Social media apps which map your route whilst cycling are believed to contribute to the increased number of high value cycles being stolen in Dorset, police say.
Officers from Dorset Police are encouraging cyclists who enjoy Dorset’s landscape on two wheels to check their settings on certain apps, particularly people who enjoy sharing their journeys over the internet.
Poole’s Safer Neighbourhood Team Sergeant, Andy Thompson, said: “We have noticed a rise in the number of high value cycles being stolen recently, particularly from the conurbation, which we believe could be linked to people unwittingly leading thieves to their home addresses due to posting information online.
“However, people are still leaving their bikes unlocked when unattended, which makes the theft a low-risk, high-reward crime in the eyes of a criminal.
“We are urging all cyclists to be mindful of the amount of personal information which they share over the internet and how this can be interpreted by criminals, as data isn’t just accessible to fellow enthusiasts, but to thieves too.
“Changing the privacy settings on an app will make it hard for would-be thieves to pinpoint where the bike is stored when not in use. It takes seconds to do, but can save thousands of pounds, hours of frustration and upset and deny the criminal a ‘quick thrill’ or a sale.”
Since April this year, there have been 481 reports of pedal cycle theft across Dorset, with 124 reports coming from the Poole area (just over 25% of the reports the force receives for cycle crime).
Sgt Thompson continued: “The value and quality of the stolen bikes varies, but in Poole, there is an unusually large number of high value bikes taken, worth an average of £600 each, which equates to an approximate financial loss of £74,400 to the community.”
Areas which have had the most cycles stolen in Poole are: Poole town centre, Oakdale, Ashley Road and Poole Park.
Officers proactively patrol areas which have had cycles stolen and use the Bright Bikes initiative to remind cyclists to secure their property, which also acts as a visible deterrent to criminals.
Sergeant Thompson added: “Doing simple things such as getting your bike marked by your local Safer Neighbourhood Team (SNT) officer, removing bike racks from vehicles when at home, using ground anchors when your cycle is stored away, locking your bike with two different types of locks and when buying a second hand bike and checking the details on Bike Register to make sure it’s not stolen, all help deter thieves from stealing your property.”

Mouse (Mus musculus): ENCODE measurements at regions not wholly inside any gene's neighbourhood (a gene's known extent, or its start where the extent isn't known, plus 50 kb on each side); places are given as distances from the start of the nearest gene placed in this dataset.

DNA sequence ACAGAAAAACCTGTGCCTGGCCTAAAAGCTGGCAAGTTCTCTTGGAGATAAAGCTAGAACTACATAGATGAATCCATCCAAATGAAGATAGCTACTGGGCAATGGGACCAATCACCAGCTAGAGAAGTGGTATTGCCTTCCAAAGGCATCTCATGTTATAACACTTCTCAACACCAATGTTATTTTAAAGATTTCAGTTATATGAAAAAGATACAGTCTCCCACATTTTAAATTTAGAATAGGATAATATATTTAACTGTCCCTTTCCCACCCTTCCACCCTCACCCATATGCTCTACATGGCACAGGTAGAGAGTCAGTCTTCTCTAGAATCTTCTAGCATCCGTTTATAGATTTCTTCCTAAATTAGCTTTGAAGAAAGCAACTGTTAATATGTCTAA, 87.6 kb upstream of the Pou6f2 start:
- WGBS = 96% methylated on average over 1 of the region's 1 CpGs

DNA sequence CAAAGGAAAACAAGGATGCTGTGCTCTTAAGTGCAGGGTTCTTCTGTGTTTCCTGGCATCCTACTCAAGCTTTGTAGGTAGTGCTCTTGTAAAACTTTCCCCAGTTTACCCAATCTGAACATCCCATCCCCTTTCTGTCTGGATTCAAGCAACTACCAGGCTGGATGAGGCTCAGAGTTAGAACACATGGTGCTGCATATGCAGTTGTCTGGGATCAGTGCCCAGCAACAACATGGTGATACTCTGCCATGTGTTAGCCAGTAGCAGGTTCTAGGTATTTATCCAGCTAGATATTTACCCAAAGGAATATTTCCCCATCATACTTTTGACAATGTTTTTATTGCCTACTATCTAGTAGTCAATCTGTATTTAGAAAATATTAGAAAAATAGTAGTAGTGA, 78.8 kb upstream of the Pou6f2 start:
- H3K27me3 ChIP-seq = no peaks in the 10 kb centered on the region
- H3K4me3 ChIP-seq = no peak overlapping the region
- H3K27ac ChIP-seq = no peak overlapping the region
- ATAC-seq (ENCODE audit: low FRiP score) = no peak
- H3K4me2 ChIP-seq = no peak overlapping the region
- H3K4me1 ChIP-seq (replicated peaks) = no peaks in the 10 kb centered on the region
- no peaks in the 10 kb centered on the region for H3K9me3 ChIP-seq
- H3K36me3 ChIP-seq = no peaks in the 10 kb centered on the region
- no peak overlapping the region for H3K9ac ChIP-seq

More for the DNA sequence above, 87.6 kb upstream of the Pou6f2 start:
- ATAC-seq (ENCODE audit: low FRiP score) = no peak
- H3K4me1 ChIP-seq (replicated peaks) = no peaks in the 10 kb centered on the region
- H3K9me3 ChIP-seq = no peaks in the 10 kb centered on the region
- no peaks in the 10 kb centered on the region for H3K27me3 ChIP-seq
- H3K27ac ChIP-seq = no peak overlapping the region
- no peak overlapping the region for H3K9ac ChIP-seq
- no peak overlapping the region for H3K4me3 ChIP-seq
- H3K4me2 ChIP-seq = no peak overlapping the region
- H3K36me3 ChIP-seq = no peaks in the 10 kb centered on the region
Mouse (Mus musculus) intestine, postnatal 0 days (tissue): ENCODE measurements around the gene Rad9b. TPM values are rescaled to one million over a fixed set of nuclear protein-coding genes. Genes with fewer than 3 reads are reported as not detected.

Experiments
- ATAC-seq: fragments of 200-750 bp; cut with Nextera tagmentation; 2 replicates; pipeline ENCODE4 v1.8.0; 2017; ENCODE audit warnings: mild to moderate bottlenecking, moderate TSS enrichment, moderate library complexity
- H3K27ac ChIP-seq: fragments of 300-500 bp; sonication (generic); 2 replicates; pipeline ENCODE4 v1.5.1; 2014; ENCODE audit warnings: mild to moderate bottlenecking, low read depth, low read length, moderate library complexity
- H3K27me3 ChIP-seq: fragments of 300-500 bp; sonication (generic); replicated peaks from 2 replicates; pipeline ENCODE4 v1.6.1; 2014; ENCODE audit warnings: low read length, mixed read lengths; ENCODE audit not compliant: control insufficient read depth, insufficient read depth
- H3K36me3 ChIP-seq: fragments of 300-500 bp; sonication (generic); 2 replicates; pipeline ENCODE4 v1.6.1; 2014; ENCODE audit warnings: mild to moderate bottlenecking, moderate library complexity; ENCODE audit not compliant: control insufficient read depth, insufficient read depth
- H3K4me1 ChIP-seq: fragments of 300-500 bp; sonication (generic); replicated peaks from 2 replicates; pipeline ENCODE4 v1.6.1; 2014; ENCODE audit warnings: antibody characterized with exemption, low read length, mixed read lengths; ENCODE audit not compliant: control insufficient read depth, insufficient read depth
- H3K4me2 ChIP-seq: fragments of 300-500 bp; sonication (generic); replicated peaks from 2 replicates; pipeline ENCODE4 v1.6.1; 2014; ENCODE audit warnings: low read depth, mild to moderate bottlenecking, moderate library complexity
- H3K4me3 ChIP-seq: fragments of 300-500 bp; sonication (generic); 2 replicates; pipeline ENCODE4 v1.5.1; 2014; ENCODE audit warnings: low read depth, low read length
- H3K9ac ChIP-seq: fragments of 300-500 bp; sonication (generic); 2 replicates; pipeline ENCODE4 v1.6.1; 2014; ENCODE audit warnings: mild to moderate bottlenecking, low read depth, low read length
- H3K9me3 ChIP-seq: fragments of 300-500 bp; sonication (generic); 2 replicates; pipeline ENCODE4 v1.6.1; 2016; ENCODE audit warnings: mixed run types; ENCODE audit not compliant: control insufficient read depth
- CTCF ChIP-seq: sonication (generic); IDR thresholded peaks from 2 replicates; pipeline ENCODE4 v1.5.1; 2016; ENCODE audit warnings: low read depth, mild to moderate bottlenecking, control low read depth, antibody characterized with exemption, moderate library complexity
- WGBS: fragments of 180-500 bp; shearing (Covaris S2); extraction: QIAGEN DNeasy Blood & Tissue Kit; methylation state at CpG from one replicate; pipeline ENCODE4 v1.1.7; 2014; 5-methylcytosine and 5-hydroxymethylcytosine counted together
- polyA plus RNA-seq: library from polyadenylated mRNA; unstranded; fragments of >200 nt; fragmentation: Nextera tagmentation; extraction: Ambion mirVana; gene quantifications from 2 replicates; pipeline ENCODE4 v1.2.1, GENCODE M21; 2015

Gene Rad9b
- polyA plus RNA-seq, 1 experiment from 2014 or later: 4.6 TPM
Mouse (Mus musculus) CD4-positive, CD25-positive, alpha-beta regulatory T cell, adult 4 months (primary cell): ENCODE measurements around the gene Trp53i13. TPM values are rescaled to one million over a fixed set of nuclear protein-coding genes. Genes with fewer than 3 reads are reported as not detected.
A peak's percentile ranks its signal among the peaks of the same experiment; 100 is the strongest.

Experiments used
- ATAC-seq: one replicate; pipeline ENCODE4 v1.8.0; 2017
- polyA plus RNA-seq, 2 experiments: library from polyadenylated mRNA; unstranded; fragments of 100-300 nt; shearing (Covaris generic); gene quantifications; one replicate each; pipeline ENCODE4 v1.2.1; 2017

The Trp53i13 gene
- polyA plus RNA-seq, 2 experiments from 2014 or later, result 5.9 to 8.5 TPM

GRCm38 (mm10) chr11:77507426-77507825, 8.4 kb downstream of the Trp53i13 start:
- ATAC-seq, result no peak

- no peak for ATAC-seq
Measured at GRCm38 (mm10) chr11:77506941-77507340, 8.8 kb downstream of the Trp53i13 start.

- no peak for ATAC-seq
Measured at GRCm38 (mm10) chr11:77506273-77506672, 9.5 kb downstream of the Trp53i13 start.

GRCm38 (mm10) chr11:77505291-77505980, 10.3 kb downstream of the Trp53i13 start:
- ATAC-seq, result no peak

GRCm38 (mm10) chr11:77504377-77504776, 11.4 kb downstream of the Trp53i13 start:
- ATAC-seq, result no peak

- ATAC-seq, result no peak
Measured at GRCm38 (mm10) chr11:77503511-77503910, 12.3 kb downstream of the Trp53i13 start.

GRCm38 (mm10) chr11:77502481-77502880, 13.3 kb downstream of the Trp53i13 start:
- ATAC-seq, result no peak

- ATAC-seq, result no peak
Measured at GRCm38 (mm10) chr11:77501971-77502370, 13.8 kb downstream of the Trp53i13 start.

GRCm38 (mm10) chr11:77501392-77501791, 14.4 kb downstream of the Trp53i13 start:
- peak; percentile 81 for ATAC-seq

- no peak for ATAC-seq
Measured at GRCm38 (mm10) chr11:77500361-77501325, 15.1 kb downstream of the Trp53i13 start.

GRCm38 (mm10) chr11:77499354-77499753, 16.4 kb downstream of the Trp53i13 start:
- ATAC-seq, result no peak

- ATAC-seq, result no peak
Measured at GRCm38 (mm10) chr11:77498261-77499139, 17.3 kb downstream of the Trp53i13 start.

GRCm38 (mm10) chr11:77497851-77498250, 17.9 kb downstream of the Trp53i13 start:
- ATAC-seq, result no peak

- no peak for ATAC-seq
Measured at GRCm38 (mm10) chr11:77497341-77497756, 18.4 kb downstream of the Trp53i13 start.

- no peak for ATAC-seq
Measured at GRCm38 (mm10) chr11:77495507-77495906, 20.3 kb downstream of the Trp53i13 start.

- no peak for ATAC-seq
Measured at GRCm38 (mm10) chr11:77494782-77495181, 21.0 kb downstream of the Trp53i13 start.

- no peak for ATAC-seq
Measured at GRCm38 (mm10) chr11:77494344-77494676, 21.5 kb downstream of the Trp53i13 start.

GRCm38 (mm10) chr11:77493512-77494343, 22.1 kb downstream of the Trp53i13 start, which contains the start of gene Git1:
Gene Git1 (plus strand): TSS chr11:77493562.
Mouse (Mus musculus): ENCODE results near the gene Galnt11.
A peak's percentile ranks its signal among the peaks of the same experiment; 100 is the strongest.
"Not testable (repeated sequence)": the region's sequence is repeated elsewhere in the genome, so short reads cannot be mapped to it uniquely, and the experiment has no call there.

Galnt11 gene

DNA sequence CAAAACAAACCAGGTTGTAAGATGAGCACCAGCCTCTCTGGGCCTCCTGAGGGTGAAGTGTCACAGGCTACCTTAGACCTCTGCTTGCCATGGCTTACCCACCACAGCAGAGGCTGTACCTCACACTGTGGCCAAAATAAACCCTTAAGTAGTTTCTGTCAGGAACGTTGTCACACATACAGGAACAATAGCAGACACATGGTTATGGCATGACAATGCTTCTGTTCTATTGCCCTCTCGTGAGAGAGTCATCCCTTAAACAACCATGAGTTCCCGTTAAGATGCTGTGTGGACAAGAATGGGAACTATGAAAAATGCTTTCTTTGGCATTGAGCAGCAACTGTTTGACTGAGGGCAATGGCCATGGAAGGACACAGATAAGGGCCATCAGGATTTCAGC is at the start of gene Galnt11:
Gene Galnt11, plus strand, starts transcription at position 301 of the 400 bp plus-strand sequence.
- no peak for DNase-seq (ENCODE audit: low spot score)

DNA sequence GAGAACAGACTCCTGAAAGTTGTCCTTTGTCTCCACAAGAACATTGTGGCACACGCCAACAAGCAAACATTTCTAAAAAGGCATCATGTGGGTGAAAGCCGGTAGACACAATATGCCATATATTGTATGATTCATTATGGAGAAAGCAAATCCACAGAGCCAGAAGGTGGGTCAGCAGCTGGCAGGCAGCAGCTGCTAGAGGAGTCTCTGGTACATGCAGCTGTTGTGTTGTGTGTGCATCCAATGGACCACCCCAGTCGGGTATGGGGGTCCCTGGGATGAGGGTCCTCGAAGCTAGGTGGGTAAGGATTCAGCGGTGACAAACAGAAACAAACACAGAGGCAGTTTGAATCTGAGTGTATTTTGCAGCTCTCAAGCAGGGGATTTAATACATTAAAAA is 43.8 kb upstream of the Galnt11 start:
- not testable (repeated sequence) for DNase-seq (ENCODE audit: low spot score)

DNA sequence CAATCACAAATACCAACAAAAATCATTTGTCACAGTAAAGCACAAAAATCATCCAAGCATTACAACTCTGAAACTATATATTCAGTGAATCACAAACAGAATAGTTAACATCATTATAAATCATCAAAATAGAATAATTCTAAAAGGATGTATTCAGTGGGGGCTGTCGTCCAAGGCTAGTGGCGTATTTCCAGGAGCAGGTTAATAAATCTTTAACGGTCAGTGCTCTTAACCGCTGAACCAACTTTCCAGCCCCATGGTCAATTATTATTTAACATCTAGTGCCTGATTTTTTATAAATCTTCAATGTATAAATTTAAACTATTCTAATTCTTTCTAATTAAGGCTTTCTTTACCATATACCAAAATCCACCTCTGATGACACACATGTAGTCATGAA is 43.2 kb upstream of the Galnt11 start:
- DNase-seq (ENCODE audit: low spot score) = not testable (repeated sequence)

SNTs also hold cycle marking events, where they engrave bicycles and register them onto bikeregister.com. An officer can also do this at a time and location suitable for the cyclist.
A 16-year-old Poole boy has been arrested on suspicion of attempted burglary, vehicle interference and possession of an offensive weapon and bailed until the end of October 2015 pending further enquiries and a 25-year-old Ferndown man has been arrested for handling stolen goods. He is answering police bail in mid November.
Top Ten Tips on Keeping Your Cycle Safe:
1. Get your bike security marked by police and register it at www.BikeRegister.com
2. Record details of your bike – take a photo and record the frame and BikeRegister numbers along with any other distinguishing features
3. Use locks of ‘Sold Secure’ gold standard – try to use two different types of lock, with at least one being a high quality D-lock. It takes thieves a few seconds to cut through poor quality locks
4. Lock the frame and both wheels to the cycle parking stand
5. Make the locks and bike hard to manoeuvre – secure your bike as close to the stand as possible
6. Take parts that are easy to remove with you – for example, saddles and wheels. Or use secure skewers, which can increase security by securing the bike’s components to the frame permanently
7. Lock your bike at recognised secure cycle parking – it should be well lit and covered by CCTV if possible
8. Take the same care to lock your bike securely at home – many bikes get stolen from communal hallways, gardens and sheds. Take a look at the Pragmasis shed bar. Not all Home Insurance policies cover bicycles – so check yours today
9. Don’t buy a stolen second-hand bike – buying a stolen bike will encourage the thief to steal more, and make other people’s lives a misery. Insist on proof of ownership and check the bike frame number online
10. If your bike has been stolen, contact the Police and Bike Register. Give them your frame number, BikeRegister number, photo and any other relevant details